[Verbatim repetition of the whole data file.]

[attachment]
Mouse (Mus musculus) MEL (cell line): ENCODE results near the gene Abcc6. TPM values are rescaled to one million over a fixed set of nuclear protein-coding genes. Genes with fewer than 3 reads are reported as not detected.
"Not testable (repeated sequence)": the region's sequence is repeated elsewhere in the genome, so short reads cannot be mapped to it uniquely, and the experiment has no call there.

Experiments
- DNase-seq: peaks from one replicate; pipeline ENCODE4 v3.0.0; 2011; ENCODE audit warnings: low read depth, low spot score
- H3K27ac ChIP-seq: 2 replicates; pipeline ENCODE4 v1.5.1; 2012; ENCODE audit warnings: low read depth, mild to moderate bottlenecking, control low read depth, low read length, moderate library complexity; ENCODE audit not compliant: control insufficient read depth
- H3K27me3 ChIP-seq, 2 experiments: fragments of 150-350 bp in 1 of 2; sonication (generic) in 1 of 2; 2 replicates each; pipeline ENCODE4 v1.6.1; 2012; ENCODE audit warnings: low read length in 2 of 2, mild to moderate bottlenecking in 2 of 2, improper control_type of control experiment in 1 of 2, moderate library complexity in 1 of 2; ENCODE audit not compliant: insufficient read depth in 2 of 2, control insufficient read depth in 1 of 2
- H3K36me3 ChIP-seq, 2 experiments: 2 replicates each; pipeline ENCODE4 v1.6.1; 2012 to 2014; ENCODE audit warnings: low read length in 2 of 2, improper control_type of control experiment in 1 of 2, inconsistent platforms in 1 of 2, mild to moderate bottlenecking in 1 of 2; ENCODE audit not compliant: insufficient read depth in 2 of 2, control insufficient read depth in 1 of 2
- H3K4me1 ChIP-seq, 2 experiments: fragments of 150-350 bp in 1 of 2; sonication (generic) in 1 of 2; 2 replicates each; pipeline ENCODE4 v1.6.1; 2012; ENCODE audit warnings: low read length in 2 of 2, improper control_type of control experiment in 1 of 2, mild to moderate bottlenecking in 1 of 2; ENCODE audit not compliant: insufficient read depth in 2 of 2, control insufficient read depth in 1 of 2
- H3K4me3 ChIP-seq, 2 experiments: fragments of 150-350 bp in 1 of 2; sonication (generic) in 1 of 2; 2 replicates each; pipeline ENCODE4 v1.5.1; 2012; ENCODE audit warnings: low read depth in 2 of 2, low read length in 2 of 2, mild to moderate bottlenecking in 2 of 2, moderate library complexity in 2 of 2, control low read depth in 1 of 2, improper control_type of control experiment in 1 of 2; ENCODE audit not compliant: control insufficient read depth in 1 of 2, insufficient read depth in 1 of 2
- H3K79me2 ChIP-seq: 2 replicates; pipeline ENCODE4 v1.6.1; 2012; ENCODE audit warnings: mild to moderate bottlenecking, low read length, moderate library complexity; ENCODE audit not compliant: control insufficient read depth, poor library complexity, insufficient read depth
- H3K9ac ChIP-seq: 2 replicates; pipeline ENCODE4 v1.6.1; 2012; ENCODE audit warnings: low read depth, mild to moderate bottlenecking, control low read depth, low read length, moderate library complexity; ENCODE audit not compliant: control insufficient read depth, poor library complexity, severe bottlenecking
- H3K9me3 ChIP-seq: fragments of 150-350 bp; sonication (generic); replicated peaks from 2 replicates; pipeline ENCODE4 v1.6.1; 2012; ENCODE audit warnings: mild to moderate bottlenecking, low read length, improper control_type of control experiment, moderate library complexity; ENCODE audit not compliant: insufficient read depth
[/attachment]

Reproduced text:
Mouse (Mus musculus) MEL (cell line): ENCODE results near the gene Abcc6. TPM values are rescaled to one million over a fixed set of nuclear protein-coding genes. Genes with fewer than 3 reads are reported as not detected.
"Not testable (repeated sequence)": the region's sequence is repeated elsewhere in the genome, so short reads cannot be mapped to it uniquely, and the experiment has no call there.

Experiments
- DNase-seq: peaks from one replicate; pipeline ENCODE4 v3.0.0; 2011; ENCODE audit warnings: low read depth, low spot score
- H3K27ac ChIP-seq: 2 replicates; pipeline ENCODE4 v1.5.1; 2012; ENCODE audit warnings: low read depth, mild to moderate bottlenecking, control low read depth, low read length, moderate library complexity; ENCODE audit not compliant: control insufficient read depth
- H3K27me3 ChIP-seq, 2 experiments: fragments of 150-350 bp in 1 of 2; sonication (generic) in 1 of 2; 2 replicates each; pipeline ENCODE4 v1.6.1; 2012; ENCODE audit warnings: low read length in 2 of 2, mild to moderate bottlenecking in 2 of 2, improper control_type of control experiment in 1 of 2, moderate library complexity in 1 of 2; ENCODE audit not compliant: insufficient read depth in 2 of 2, control insufficient read depth in 1 of 2
- H3K36me3 ChIP-seq, 2 experiments: 2 replicates each; pipeline ENCODE4 v1.6.1; 2012 to 2014; ENCODE audit warnings: low read length in 2 of 2, improper control_type of control experiment in 1 of 2, inconsistent platforms in 1 of 2, mild to moderate bottlenecking in 1 of 2; ENCODE audit not compliant: insufficient read depth in 2 of 2, control insufficient read depth in 1 of 2
- H3K4me1 ChIP-seq, 2 experiments: fragments of 150-350 bp in 1 of 2; sonication (generic) in 1 of 2; 2 replicates each; pipeline ENCODE4 v1.6.1; 2012; ENCODE audit warnings: low read length in 2 of 2, improper control_type of control experiment in 1 of 2, mild to moderate bottlenecking in 1 of 2; ENCODE audit not compliant: insufficient read depth in 2 of 2, control insufficient read depth in 1 of 2
- H3K4me3 ChIP-seq, 2 experiments: fragments of 150-350 bp in 1 of 2; sonication (generic) in 1 of 2; 2 replicates each; pipeline ENCODE4 v1.5.1; 2012; ENCODE audit warnings: low read depth in 2 of 2, low read length in 2 of 2, mild to moderate bottlenecking in 2 of 2, moderate library complexity in 2 of 2, control low read depth in 1 of 2, improper control_type of control experiment in 1 of 2; ENCODE audit not compliant: control insufficient read depth in 1 of 2, insufficient read depth in 1 of 2
- H3K79me2 ChIP-seq: 2 replicates; pipeline ENCODE4 v1.6.1; 2012; ENCODE audit warnings: mild to moderate bottlenecking, low read length, moderate library complexity; ENCODE audit not compliant: control insufficient read depth, poor library complexity, insufficient read depth
- H3K9ac ChIP-seq: 2 replicates; pipeline ENCODE4 v1.6.1; 2012; ENCODE audit warnings: low read depth, mild to moderate bottlenecking, control low read depth, low read length, moderate library complexity; ENCODE audit not compliant: control insufficient read depth, poor library complexity, severe bottlenecking
- H3K9me3 ChIP-seq: fragments of 150-350 bp; sonication (generic); replicated peaks from 2 replicates; pipeline ENCODE4 v1.6.1; 2012; ENCODE audit warnings: mild to moderate bottlenecking, low read length, improper control_type of control experiment, moderate library complexity; ENCODE audit not compliant: insufficient read depth